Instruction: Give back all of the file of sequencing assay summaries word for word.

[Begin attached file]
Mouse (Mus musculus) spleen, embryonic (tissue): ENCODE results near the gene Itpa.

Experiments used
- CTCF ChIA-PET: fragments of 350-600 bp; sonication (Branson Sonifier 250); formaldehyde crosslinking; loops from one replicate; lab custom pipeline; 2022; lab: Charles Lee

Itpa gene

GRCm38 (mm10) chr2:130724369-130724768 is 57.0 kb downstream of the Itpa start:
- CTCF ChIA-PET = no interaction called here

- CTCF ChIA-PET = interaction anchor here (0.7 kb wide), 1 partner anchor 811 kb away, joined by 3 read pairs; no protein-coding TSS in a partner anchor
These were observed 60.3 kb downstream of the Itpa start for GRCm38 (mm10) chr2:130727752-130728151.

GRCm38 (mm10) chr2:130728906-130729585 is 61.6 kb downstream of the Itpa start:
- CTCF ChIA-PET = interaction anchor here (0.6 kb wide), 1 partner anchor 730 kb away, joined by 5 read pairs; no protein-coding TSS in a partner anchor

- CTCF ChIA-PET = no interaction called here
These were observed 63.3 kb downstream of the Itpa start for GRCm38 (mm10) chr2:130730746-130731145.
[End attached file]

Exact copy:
Mouse (Mus musculus) spleen, embryonic (tissue): ENCODE results near the gene Itpa.

Experiments used
- CTCF ChIA-PET: fragments of 350-600 bp; sonication (Branson Sonifier 250); formaldehyde crosslinking; loops from one replicate; lab custom pipeline; 2022; lab: Charles Lee

Itpa gene

GRCm38 (mm10) chr2:130724369-130724768 is 57.0 kb downstream of the Itpa start:
- CTCF ChIA-PET = no interaction called here

- CTCF ChIA-PET = interaction anchor here (0.7 kb wide), 1 partner anchor 811 kb away, joined by 3 read pairs; no protein-coding TSS in a partner anchor
These were observed 60.3 kb downstream of the Itpa start for GRCm38 (mm10) chr2:130727752-130728151.

GRCm38 (mm10) chr2:130728906-130729585 is 61.6 kb downstream of the Itpa start:
- CTCF ChIA-PET = interaction anchor here (0.6 kb wide), 1 partner anchor 730 kb away, joined by 5 read pairs; no protein-coding TSS in a partner anchor

- CTCF ChIA-PET = no interaction called here
These were observed 63.3 kb downstream of the Itpa start for GRCm38 (mm10) chr2:130730746-130731145.